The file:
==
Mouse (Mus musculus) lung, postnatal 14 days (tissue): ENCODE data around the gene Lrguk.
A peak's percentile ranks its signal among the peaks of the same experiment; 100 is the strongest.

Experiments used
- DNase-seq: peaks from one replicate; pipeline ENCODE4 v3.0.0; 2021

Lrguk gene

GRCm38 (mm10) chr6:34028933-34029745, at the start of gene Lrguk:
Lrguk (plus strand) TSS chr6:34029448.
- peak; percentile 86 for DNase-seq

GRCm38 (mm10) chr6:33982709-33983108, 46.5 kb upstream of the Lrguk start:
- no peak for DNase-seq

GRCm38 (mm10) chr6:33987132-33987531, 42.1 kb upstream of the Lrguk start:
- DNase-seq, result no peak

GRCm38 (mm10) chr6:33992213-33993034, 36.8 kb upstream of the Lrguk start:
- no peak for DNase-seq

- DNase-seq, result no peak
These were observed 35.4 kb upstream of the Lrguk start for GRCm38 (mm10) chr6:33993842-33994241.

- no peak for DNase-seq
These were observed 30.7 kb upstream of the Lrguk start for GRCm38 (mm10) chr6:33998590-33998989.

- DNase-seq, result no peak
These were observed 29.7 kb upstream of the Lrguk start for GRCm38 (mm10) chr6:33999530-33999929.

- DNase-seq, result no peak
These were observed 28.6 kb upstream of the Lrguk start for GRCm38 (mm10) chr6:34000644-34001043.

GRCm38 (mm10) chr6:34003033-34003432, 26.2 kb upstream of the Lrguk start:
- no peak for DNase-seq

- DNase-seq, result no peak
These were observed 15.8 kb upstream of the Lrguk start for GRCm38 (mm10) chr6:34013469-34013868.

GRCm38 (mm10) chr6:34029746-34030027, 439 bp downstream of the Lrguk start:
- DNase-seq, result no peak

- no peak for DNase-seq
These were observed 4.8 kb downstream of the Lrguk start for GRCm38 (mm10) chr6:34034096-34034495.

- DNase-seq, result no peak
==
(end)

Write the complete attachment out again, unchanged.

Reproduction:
Mouse (Mus musculus) lung, postnatal 14 days (tissue): ENCODE data around the gene Lrguk.
A peak's percentile ranks its signal among the peaks of the same experiment; 100 is the strongest.

Experiments used
- DNase-seq: peaks from one replicate; pipeline ENCODE4 v3.0.0; 2021

Lrguk gene

GRCm38 (mm10) chr6:34028933-34029745, at the start of gene Lrguk:
Lrguk (plus strand) TSS chr6:34029448.
- peak; percentile 86 for DNase-seq

GRCm38 (mm10) chr6:33982709-33983108, 46.5 kb upstream of the Lrguk start:
- no peak for DNase-seq

GRCm38 (mm10) chr6:33987132-33987531, 42.1 kb upstream of the Lrguk start:
- DNase-seq, result no peak

GRCm38 (mm10) chr6:33992213-33993034, 36.8 kb upstream of the Lrguk start:
- no peak for DNase-seq

- DNase-seq, result no peak
These were observed 35.4 kb upstream of the Lrguk start for GRCm38 (mm10) chr6:33993842-33994241.

- no peak for DNase-seq
These were observed 30.7 kb upstream of the Lrguk start for GRCm38 (mm10) chr6:33998590-33998989.

- DNase-seq, result no peak
These were observed 29.7 kb upstream of the Lrguk start for GRCm38 (mm10) chr6:33999530-33999929.

- DNase-seq, result no peak
These were observed 28.6 kb upstream of the Lrguk start for GRCm38 (mm10) chr6:34000644-34001043.

GRCm38 (mm10) chr6:34003033-34003432, 26.2 kb upstream of the Lrguk start:
- no peak for DNase-seq

- DNase-seq, result no peak
These were observed 15.8 kb upstream of the Lrguk start for GRCm38 (mm10) chr6:34013469-34013868.

GRCm38 (mm10) chr6:34029746-34030027, 439 bp downstream of the Lrguk start:
- DNase-seq, result no peak

- no peak for DNase-seq
These were observed 4.8 kb downstream of the Lrguk start for GRCm38 (mm10) chr6:34034096-34034495.

- DNase-seq, result no peak